Campaign may be key to breaking ‘love locks’ tradition

PARIS (NBC/RTV/KXAN) — Two Americans — who live in Paris — have launched a campaign to ban the popular “love locks” padlocks on bridges spanning the Seine in Paris.

Lisa Anselmo, of New York, and Lisa Taylor Huff, originally from New Jersey, are two longtime friends on a mission to unlock a solution to cluttering Paris bridges with countless padlocks. Both Lisas have been friends for 30 years, and while Anselmo lives part-time in Paris, Taylor Huff lives there with her French husband and actually has her dual-citizenship.

Their website “No Love Locks” tries to deter couples from cluttering the bridges with padlocks, which are designed to lock away the love of the couple in a public show of eternal affection. Couples throw the keys overboard once they’ve “locked their love” onto the bridge.

An estimated 700,000 padlocks are scattered around Paris.

Both women say there’s a concern about the damage the locks are causing and the way they junk up the bridges.

“We appreciate that it’s meaningful to some people, but it’s at a point now where we have to put the heritage of the historic bridges and the safety and qualify of life for Parisians first,” Anselmo told KXAN. “We don’t want people to think we’re just love-haters. It’s not about that. We get that it’s meaningful to people. We need to show Paris our love, too, and to think about the people that live there.”

Anselmo’s blog post about the issue in January garnered thousands of views, but the peak of the issue for her came when she saw the Pont de l’Archevêché bridge for the first time in a while — the bridge now packed with padlocks that hadn’t been there before.

“I’d never seen anything like it, and it wasn’t just the amount of locks,” said Anselmo. “It’s one thing to put a lock, but the graffiti, I don’t understand that.”

Taylor Huff said the padlocks could cause serious damage to some of the fragile bridges.

“The bridges are actually being physically damaged by the weight of the locks, by the rust that goes — passes from the locks onto the mesh and the grillage — by the environmental damage to the river from the keys that are thrown in and rusting,” said Taylor Huff. “The Seine, as you know, has been polluted, and they’ve been working to clean it up. There’s just the sheer ugliness of it and that it really, I think, takes something away from the beauty of the center of the city and the quality of life for Parisians.”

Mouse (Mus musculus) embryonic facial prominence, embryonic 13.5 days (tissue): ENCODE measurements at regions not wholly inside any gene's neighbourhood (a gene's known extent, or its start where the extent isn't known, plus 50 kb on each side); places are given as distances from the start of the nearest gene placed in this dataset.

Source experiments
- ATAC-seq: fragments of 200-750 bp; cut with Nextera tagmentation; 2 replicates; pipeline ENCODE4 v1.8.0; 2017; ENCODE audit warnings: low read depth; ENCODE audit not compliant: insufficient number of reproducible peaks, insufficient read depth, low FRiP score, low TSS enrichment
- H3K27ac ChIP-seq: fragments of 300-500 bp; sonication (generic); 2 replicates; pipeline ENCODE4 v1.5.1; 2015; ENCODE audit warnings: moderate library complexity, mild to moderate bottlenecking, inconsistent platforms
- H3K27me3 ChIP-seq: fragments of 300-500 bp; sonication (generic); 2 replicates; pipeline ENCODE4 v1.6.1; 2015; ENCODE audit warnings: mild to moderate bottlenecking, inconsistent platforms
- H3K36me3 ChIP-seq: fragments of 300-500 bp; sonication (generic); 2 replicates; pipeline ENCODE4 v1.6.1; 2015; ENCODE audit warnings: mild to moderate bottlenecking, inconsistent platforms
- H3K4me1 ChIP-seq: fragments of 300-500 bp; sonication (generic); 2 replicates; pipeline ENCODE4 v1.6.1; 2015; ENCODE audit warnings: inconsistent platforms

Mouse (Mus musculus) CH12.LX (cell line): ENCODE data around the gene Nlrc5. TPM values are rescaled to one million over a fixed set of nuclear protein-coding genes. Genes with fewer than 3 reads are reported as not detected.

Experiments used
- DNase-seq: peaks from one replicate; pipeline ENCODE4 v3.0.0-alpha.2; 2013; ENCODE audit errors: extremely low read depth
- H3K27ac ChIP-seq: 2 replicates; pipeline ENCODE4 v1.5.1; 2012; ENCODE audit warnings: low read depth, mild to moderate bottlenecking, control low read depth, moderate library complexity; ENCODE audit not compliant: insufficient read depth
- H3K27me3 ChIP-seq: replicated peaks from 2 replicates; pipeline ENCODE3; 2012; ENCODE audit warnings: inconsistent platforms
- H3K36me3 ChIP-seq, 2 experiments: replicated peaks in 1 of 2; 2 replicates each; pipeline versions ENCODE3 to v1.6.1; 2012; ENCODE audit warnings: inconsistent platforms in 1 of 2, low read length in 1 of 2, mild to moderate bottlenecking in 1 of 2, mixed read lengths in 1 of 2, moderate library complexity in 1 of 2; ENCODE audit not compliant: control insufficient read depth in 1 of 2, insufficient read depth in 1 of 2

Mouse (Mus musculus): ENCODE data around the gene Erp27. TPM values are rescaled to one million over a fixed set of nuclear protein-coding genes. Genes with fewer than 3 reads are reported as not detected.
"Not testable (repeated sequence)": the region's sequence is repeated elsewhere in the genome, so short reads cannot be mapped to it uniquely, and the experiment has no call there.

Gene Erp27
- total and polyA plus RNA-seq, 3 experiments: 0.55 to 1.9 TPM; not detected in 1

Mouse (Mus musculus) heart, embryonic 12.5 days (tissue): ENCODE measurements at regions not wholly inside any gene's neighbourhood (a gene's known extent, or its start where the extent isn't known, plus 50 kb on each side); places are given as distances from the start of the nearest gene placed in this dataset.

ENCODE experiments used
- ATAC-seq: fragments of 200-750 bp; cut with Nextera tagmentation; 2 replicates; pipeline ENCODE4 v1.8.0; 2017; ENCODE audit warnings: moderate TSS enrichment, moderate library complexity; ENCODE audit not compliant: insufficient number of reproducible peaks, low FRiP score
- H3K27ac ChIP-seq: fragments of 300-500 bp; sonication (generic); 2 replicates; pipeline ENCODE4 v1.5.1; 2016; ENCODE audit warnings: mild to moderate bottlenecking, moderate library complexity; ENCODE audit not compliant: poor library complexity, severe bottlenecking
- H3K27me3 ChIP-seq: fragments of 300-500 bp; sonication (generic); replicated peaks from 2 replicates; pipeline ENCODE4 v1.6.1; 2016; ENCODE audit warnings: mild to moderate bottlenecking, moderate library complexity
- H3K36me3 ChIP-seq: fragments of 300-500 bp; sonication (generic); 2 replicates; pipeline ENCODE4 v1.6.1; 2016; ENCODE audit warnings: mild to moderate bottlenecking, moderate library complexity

Taylor Huff says she’s crunched the numbers, too.

“So we did some math, and that would mean that the Pont des Arts right now is covered with 93 metric tons of metal, and that is about the equivalent of three very large trucks being parked on the bridge at all times,” said Taylor Huff. “I have a very hard time believing that this bridge, which is a pedestrian bridge — not made of stone — that it was built to withstand that kind of constant pressure and weight.”

But some couples just won’t buy into the idea.

“No, I think it’s accepted vandalism,” said a tourist. “There are certain things that are illegal, or there are things that you shouldn’t do, but they’re accepted. I think this is just one of them.”

“They don’t live in Paris, so what’s ‘acceptable?'” said Anselmo. “You need to ask Parisians, ‘What’s acceptable vandalism?'”

“We thought it was a cute idea, too … six years ago,” said Anselmo, speaking about the padlocks of love. “And now it’s at a point that it’s destructive to the heritage and bridges: the graffiti, the damage, the danger.”

Anselmo says ultimately, they’re open to other solutions that don’t damage the bridges.

Meanwhile, couples from all over the world have been spreading the padlock craze around many of Europe’s most beautiful locations.

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